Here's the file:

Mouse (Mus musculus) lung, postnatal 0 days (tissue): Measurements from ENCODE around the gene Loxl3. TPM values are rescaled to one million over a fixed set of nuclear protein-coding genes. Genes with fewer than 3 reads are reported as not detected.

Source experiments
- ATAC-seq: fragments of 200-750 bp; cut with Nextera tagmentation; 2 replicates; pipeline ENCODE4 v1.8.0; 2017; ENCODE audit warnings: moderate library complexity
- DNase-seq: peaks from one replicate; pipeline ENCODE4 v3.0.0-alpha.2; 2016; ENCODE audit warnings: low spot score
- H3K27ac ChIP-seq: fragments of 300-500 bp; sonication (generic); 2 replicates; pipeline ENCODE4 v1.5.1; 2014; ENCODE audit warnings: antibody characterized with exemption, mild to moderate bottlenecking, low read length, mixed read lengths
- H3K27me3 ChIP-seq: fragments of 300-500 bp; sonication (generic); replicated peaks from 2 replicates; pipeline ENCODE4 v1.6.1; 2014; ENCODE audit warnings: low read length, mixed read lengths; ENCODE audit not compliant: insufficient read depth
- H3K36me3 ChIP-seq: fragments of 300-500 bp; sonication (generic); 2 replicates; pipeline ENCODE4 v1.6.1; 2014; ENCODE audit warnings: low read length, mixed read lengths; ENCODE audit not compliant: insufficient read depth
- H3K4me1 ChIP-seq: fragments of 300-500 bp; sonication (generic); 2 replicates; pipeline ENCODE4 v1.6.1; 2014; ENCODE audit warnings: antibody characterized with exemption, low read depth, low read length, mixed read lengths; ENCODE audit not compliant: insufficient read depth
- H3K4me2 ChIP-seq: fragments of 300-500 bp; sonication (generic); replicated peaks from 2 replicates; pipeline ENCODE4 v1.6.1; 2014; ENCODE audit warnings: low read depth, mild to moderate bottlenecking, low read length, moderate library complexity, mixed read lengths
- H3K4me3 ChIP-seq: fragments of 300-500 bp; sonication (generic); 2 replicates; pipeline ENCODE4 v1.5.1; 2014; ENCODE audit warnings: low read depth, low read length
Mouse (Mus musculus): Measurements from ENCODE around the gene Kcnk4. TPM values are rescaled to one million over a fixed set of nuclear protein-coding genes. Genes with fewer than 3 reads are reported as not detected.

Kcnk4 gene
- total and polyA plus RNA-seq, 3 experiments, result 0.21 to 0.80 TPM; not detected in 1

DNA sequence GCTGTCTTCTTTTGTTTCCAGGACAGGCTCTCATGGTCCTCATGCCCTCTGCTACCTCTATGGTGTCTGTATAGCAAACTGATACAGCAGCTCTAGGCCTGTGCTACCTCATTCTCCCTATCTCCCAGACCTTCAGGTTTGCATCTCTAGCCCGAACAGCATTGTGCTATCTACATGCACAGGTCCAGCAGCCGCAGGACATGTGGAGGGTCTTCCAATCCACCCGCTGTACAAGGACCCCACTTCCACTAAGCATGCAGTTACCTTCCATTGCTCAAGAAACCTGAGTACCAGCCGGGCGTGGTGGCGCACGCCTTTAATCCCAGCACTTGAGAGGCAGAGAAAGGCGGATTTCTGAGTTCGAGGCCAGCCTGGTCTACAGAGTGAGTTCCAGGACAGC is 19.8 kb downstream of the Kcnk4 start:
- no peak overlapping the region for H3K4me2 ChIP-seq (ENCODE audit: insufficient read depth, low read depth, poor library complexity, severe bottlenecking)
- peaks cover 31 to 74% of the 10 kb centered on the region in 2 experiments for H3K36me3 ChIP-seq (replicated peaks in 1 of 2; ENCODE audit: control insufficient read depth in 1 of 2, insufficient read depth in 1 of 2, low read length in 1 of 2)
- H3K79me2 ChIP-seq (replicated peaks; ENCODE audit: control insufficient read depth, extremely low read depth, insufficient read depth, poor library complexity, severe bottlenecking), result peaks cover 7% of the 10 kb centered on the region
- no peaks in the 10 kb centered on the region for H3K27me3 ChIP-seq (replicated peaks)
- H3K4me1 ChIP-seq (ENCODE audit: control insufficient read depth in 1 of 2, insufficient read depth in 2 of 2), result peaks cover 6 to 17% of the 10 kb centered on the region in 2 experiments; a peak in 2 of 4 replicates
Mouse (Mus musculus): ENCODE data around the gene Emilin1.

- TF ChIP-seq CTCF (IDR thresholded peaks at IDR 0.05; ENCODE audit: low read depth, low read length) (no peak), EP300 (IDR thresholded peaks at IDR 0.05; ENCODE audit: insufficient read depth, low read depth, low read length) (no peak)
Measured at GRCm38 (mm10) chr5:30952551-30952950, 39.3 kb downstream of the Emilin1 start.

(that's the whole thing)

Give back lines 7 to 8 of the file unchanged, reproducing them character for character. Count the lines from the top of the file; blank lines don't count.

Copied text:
- H3K36me3 ChIP-seq: fragments of 300-500 bp; sonication (generic); 2 replicates; pipeline ENCODE4 v1.6.1; 2014; ENCODE audit warnings: low read length, mixed read lengths; ENCODE audit not compliant: insufficient read depth
- H3K4me1 ChIP-seq: fragments of 300-500 bp; sonication (generic); 2 replicates; pipeline ENCODE4 v1.6.1; 2014; ENCODE audit warnings: antibody characterized with exemption, low read depth, low read length, mixed read lengths; ENCODE audit not compliant: insufficient read depth